Potential for biological control of Phragmites australis in North America

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Phragmites australis is a cosmopolitan plant that is undergoing a population explosion in freshwater and tidal wetlands on the east coast of North America. The rapid spread of P. australis in recent years and the virtual absence of native herbivores feeding on P. australis have led wetland ecologists to believe that either the species or more aggressive genotypes were introduced. The historical record of the occurrence of P. australis in North America and the scarcity of indigenous herbivores provide conflicting evidence for the status of the species as native or introduced. A comparison of P. australis populations from North America and other continents using advanced genetic techniques is underway to help determine the status of current and historic North American genotypes. Literature and field surveys reveal that of the 26 herbivores currently known to feed on P. australis in North America (many accidentally introduced during the last decade), only 5 are native. In Europe, over 170 herbivore species have been reported feeding on P. australis, some causing significant damage. Of these herbivores, rhizome-feeding species with considerable negative impact on P. australis performance include the lepidopterans Rhizedra lutosa (already present in North America), Phragmataecia castaneae, Chilo phragmitella, and Schoenobius gigantella. Stemboring moths in the genera Archanara and Arenostola and the chloropid fly Platycephala planifrons can have large detrimental impacts on P. australis in Europe and should be evaluated for their potential as biological control agents. In addition, the interaction of potential control agents with accidentally introduced P. australis herbivores needs to be evaluated in North America. Regardless of the results of the genetic analyses, any decision to introduce additional host-specific herbivores in an attempt to control P. australis will require considerable dialogue. This decision needs to weigh the current negative ecological and economic impacts of P. australis and the benefits and risks of a biological control program. © 2001 Elsevier Science.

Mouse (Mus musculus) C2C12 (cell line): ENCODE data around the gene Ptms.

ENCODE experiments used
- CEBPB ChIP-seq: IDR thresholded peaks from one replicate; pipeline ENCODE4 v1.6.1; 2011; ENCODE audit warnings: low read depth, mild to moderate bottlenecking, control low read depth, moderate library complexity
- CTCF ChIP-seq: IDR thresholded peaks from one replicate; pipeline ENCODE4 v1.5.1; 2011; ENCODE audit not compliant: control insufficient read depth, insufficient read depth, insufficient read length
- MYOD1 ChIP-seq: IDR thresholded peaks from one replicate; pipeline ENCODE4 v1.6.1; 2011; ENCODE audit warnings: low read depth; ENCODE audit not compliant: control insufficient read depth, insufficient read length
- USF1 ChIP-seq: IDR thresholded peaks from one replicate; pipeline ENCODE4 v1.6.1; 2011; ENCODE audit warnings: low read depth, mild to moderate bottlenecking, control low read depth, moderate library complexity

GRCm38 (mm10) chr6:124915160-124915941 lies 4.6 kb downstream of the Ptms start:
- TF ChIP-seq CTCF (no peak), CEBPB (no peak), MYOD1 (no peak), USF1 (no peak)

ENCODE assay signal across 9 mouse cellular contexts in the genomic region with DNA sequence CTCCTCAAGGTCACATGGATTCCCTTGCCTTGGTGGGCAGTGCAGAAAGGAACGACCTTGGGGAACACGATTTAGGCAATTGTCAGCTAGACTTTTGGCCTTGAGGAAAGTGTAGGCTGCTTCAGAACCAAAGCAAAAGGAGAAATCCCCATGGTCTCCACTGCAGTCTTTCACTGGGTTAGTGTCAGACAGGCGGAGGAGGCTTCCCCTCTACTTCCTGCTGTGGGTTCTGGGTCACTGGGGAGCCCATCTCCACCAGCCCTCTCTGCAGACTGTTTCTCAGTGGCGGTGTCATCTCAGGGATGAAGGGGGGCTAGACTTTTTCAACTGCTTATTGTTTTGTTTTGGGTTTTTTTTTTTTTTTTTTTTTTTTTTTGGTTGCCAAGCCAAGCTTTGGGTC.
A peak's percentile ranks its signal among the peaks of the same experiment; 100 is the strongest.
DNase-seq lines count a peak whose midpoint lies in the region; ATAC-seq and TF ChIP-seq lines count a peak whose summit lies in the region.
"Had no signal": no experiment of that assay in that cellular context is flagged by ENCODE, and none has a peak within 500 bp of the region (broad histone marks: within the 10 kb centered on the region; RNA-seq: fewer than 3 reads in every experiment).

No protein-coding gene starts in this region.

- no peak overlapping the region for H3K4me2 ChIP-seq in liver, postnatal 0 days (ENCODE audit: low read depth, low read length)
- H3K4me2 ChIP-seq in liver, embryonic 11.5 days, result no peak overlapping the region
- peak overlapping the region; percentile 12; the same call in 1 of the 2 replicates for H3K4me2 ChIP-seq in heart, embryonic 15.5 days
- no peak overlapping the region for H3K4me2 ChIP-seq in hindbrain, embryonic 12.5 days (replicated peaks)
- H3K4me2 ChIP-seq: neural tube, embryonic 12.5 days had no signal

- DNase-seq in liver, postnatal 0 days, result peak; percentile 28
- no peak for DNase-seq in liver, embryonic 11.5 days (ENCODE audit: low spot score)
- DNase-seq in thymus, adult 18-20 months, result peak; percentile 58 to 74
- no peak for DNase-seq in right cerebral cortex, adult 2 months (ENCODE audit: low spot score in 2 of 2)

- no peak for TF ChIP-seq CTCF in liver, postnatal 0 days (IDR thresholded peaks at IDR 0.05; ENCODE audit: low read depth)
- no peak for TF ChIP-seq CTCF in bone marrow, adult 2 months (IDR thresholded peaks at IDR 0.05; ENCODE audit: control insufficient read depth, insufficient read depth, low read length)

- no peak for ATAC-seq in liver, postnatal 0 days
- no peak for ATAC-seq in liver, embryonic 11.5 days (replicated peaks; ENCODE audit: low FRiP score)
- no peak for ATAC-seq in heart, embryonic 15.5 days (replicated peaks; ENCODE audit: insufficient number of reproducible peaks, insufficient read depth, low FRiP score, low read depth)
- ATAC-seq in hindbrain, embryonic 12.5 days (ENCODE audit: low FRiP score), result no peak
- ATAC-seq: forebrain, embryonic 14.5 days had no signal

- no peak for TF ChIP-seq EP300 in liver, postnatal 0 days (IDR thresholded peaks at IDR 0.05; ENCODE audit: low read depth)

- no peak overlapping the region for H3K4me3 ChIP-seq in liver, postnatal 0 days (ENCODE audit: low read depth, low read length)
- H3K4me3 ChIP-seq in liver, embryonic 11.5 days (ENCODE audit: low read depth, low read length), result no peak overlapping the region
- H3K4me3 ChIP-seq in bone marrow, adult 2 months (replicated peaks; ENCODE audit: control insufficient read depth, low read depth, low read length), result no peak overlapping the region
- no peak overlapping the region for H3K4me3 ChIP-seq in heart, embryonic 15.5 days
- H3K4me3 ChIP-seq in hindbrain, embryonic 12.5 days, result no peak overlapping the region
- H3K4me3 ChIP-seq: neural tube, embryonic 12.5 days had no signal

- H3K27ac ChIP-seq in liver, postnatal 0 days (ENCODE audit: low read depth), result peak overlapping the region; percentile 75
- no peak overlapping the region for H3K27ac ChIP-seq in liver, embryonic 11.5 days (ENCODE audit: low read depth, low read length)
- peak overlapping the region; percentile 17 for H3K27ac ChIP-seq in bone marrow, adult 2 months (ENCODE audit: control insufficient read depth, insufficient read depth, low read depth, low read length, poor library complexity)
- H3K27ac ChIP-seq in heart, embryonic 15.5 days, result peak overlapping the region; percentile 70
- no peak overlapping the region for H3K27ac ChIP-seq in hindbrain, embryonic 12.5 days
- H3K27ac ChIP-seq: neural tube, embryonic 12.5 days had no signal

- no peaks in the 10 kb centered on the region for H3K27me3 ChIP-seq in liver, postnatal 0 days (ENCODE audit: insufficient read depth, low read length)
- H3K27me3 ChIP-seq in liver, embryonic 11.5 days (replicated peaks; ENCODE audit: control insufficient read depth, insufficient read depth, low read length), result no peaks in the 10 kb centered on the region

Publication Title, e.g., Journal

Biological Control